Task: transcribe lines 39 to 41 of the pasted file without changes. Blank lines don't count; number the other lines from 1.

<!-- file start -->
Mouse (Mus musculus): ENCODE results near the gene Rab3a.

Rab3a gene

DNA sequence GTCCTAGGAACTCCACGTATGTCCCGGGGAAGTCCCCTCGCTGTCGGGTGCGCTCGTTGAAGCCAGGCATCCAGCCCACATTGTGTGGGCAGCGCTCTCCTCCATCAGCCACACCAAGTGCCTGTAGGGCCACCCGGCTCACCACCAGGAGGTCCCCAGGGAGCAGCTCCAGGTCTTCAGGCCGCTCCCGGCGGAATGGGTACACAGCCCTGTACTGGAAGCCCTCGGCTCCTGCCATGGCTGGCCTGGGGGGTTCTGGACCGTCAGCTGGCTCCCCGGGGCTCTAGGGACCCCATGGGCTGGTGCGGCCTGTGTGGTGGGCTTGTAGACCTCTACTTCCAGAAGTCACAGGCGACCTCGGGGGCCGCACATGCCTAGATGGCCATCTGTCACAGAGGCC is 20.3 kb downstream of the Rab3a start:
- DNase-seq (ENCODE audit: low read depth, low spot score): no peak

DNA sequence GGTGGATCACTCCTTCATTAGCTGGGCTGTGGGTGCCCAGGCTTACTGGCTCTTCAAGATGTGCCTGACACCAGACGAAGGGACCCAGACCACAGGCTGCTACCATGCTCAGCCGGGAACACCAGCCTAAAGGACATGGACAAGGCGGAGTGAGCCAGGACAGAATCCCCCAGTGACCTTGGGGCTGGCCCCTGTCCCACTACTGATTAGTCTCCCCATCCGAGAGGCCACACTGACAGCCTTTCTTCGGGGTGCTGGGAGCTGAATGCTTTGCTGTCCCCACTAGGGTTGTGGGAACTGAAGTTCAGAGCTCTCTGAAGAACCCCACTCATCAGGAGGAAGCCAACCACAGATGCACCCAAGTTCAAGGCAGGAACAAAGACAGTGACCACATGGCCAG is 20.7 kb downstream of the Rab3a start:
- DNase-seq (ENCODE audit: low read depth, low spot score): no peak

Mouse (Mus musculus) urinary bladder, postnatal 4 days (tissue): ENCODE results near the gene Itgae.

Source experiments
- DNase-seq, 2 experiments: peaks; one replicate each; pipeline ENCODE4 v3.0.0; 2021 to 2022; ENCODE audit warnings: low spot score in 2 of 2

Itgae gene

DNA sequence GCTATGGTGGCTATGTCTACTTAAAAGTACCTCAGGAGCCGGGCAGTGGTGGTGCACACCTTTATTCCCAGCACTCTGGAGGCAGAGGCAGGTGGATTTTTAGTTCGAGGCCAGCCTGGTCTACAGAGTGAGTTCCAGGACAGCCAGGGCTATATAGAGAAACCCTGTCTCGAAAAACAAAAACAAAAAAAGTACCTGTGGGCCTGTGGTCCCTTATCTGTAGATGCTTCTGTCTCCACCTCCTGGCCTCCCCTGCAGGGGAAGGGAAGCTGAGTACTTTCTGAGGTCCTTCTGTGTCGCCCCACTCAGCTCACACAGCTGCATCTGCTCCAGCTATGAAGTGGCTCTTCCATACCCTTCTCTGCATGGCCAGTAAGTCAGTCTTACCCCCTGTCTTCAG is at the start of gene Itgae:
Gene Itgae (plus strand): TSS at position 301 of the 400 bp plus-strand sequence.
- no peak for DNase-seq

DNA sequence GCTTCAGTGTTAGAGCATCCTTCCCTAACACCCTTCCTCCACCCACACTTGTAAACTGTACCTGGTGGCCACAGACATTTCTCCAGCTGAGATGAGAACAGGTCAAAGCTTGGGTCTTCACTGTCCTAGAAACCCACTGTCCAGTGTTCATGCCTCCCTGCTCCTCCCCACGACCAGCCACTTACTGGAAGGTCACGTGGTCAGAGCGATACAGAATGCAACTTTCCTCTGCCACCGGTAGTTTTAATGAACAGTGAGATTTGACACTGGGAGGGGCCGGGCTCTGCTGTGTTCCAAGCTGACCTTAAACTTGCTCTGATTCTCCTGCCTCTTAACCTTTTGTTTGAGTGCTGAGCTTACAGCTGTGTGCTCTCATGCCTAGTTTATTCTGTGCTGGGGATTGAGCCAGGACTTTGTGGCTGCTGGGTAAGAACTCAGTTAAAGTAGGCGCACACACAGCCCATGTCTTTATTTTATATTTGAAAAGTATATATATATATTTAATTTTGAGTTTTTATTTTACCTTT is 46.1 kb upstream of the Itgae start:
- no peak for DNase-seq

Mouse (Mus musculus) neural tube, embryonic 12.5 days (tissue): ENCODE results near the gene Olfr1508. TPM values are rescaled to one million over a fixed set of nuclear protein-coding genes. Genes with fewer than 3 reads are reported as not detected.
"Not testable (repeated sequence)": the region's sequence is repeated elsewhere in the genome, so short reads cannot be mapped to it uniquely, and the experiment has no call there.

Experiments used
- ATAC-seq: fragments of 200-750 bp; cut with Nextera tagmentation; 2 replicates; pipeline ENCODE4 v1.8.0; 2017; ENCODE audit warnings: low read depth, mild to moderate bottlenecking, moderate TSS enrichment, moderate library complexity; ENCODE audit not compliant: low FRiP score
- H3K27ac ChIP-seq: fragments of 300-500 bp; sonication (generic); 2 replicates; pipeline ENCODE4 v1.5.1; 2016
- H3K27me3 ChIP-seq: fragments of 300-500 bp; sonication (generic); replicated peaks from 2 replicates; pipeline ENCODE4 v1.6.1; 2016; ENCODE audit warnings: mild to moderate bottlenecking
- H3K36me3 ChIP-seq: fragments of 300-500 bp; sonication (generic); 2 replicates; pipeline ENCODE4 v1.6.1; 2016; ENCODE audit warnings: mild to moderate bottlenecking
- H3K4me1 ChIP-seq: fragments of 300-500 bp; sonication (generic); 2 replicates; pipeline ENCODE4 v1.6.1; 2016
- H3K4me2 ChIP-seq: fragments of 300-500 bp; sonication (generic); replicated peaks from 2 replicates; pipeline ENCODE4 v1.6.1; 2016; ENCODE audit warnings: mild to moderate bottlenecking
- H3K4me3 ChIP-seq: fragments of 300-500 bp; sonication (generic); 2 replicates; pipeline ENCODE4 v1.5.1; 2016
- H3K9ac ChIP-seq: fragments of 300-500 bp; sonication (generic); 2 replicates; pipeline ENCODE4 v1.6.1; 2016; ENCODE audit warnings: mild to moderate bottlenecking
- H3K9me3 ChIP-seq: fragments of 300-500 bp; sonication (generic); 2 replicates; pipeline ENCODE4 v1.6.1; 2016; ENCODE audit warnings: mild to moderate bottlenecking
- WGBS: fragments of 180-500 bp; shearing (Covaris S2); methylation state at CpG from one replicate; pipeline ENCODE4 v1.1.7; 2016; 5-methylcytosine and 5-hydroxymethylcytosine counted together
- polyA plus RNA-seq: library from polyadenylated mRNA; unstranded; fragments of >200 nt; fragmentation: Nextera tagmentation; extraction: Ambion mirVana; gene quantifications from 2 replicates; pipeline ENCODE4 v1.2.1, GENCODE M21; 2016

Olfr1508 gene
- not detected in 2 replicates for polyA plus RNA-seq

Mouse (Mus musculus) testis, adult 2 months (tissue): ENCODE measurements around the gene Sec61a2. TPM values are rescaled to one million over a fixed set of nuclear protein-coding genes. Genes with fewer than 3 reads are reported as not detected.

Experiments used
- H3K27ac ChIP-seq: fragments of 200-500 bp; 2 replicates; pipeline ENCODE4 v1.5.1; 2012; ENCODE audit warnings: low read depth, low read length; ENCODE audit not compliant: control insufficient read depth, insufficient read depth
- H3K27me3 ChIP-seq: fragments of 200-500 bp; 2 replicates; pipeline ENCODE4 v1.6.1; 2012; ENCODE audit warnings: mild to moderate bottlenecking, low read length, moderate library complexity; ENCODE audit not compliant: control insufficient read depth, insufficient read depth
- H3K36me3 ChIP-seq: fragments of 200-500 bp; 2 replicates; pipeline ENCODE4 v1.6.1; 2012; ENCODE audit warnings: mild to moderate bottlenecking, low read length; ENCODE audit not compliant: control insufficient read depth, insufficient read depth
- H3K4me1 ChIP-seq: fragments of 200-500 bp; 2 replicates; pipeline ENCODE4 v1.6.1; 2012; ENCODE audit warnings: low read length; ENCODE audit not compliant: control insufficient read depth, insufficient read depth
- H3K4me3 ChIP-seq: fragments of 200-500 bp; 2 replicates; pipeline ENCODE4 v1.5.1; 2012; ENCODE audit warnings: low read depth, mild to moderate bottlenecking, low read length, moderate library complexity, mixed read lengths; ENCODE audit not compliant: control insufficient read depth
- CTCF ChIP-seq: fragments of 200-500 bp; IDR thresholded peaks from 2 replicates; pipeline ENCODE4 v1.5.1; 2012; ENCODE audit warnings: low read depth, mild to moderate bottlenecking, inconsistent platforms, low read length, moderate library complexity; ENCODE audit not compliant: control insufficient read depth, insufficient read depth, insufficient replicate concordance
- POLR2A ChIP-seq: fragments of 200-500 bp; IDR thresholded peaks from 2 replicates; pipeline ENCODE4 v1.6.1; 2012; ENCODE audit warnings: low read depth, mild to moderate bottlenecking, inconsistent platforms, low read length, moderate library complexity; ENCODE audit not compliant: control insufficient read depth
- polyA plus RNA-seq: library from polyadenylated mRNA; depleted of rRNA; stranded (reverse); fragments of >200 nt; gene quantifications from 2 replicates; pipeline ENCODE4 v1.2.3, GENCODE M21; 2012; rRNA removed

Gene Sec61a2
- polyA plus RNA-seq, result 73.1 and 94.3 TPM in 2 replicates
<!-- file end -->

- CTCF ChIP-seq: fragments of 200-500 bp; IDR thresholded peaks from 2 replicates; pipeline ENCODE4 v1.5.1; 2012; ENCODE audit warnings: low read depth, mild to moderate bottlenecking, inconsistent platforms, low read length, moderate library complexity; ENCODE audit not compliant: control insufficient read depth, insufficient read depth, insufficient replicate concordance
- POLR2A ChIP-seq: fragments of 200-500 bp; IDR thresholded peaks from 2 replicates; pipeline ENCODE4 v1.6.1; 2012; ENCODE audit warnings: low read depth, mild to moderate bottlenecking, inconsistent platforms, low read length, moderate library complexity; ENCODE audit not compliant: control insufficient read depth
- polyA plus RNA-seq: library from polyadenylated mRNA; depleted of rRNA; stranded (reverse); fragments of >200 nt; gene quantifications from 2 replicates; pipeline ENCODE4 v1.2.3, GENCODE M21; 2012; rRNA removed